The point of all this is that basically, the only shortcut I’ve ever found that’s legit in writing is ‘knowing’ someone or knowing someone who knows someone. Even then, there’s still a process you have to follow.

I once talked to a literary agent who told me that only about 10% of all manuscripts received are even close to publish ready. Many, many good manuscripts get lost in the slush piles, and there’s not much that can be done about that. The problem isn’t so much with the slush pile, but more with people who think they can write and who can’t. Or people who think they can write well and who can’t. People need to take the time to hone their craft, learn the skill part of writing instead of relying solely on the passion part of it. Then, get known and know someone. Follow agents, follow publishers, read what agents and editors are saying. Learn. Listen. Read. Then write and edit and rewrite and write some more.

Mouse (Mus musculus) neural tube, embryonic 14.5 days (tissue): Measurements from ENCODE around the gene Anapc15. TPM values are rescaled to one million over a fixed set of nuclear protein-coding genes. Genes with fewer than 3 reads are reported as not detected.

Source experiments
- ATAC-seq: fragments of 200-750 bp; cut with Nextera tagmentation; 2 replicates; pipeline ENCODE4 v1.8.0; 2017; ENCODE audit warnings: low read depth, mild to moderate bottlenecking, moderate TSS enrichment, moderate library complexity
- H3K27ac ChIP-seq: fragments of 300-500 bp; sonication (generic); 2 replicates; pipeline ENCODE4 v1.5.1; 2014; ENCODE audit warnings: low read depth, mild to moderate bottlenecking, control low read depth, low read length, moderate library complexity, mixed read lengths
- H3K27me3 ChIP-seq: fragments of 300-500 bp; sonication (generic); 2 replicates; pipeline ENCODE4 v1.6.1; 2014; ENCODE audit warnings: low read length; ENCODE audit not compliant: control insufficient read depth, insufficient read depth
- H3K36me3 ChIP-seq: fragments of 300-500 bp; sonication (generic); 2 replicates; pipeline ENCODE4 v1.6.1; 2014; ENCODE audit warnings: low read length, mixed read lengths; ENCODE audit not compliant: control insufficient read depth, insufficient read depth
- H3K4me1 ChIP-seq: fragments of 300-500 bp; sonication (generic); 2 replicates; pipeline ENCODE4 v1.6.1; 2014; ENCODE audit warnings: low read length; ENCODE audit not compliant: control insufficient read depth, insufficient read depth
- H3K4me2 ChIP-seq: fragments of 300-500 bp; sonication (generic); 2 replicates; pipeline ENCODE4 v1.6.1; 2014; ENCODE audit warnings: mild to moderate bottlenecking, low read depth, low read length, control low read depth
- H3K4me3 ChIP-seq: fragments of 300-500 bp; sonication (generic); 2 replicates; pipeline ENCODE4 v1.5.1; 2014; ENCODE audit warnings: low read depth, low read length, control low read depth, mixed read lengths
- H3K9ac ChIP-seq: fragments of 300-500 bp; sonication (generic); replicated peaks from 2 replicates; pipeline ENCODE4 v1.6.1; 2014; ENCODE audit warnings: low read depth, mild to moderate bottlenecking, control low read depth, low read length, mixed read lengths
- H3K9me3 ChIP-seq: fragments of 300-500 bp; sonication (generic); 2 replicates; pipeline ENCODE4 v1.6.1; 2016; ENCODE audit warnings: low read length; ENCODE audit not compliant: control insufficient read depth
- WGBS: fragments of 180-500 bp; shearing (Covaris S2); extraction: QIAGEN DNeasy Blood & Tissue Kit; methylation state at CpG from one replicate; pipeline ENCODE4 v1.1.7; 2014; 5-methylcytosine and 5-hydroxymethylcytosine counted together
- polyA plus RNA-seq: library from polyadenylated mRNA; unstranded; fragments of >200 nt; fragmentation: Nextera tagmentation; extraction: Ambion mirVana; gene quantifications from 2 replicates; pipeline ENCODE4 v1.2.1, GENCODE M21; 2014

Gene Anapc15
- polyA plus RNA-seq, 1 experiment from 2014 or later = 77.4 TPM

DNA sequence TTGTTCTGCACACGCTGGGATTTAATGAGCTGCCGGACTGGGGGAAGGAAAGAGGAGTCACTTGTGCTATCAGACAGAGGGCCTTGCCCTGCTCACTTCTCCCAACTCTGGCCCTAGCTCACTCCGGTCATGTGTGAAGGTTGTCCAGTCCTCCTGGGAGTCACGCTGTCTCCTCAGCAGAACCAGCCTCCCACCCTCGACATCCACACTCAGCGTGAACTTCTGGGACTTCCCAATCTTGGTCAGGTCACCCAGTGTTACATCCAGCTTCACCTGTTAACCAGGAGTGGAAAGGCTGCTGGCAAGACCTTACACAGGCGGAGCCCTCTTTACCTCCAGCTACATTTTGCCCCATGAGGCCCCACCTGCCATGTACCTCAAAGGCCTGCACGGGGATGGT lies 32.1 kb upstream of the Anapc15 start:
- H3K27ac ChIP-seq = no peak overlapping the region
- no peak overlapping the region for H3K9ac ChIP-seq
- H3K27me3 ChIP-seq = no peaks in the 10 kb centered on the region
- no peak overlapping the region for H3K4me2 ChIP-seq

Take what you can use and use it; take what you can’t and toss it. Not everyone will agree with everything, but the one thing I know for certain, beyond any doubt, is that if you can write a decent story, you WILL sell it, eventually.

There simply aren’t any shortcuts. Perseverance is the key.

Remember as I said in my article here, Chicken Soup for the Soul was rejected by every major publisher in New York. Now look at it.

Happy writing.

Love and stuff,